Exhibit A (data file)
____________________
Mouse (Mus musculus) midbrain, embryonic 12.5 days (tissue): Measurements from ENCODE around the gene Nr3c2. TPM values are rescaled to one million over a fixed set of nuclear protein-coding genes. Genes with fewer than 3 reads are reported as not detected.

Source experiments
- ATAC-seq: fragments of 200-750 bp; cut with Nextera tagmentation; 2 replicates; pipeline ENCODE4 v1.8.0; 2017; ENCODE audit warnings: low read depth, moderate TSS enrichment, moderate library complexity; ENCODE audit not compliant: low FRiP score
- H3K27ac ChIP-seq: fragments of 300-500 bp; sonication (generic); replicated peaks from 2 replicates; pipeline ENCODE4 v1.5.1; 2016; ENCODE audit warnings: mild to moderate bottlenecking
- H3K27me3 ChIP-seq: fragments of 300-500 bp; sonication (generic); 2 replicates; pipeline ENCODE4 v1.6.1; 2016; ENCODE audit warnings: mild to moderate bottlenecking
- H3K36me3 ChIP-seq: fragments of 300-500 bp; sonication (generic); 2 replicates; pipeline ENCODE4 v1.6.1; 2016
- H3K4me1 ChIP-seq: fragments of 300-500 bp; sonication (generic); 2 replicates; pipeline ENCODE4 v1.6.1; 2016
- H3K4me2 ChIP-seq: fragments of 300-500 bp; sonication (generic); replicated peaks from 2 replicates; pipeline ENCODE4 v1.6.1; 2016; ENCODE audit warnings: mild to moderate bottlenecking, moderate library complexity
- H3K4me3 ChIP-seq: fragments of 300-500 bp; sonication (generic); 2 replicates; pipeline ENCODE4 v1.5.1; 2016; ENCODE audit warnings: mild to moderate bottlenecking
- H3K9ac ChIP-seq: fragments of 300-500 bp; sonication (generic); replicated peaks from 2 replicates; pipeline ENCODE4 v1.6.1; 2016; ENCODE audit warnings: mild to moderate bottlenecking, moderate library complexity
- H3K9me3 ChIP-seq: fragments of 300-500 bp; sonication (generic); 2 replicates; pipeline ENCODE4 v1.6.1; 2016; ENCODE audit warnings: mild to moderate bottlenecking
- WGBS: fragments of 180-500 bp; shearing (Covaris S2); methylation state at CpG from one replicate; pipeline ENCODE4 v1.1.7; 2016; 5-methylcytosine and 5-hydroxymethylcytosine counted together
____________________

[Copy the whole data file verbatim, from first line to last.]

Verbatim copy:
Mouse (Mus musculus) midbrain, embryonic 12.5 days (tissue): Measurements from ENCODE around the gene Nr3c2. TPM values are rescaled to one million over a fixed set of nuclear protein-coding genes. Genes with fewer than 3 reads are reported as not detected.

Source experiments
- ATAC-seq: fragments of 200-750 bp; cut with Nextera tagmentation; 2 replicates; pipeline ENCODE4 v1.8.0; 2017; ENCODE audit warnings: low read depth, moderate TSS enrichment, moderate library complexity; ENCODE audit not compliant: low FRiP score
- H3K27ac ChIP-seq: fragments of 300-500 bp; sonication (generic); replicated peaks from 2 replicates; pipeline ENCODE4 v1.5.1; 2016; ENCODE audit warnings: mild to moderate bottlenecking
- H3K27me3 ChIP-seq: fragments of 300-500 bp; sonication (generic); 2 replicates; pipeline ENCODE4 v1.6.1; 2016; ENCODE audit warnings: mild to moderate bottlenecking
- H3K36me3 ChIP-seq: fragments of 300-500 bp; sonication (generic); 2 replicates; pipeline ENCODE4 v1.6.1; 2016
- H3K4me1 ChIP-seq: fragments of 300-500 bp; sonication (generic); 2 replicates; pipeline ENCODE4 v1.6.1; 2016
- H3K4me2 ChIP-seq: fragments of 300-500 bp; sonication (generic); replicated peaks from 2 replicates; pipeline ENCODE4 v1.6.1; 2016; ENCODE audit warnings: mild to moderate bottlenecking, moderate library complexity
- H3K4me3 ChIP-seq: fragments of 300-500 bp; sonication (generic); 2 replicates; pipeline ENCODE4 v1.5.1; 2016; ENCODE audit warnings: mild to moderate bottlenecking
- H3K9ac ChIP-seq: fragments of 300-500 bp; sonication (generic); replicated peaks from 2 replicates; pipeline ENCODE4 v1.6.1; 2016; ENCODE audit warnings: mild to moderate bottlenecking, moderate library complexity
- H3K9me3 ChIP-seq: fragments of 300-500 bp; sonication (generic); 2 replicates; pipeline ENCODE4 v1.6.1; 2016; ENCODE audit warnings: mild to moderate bottlenecking
- WGBS: fragments of 180-500 bp; shearing (Covaris S2); methylation state at CpG from one replicate; pipeline ENCODE4 v1.1.7; 2016; 5-methylcytosine and 5-hydroxymethylcytosine counted together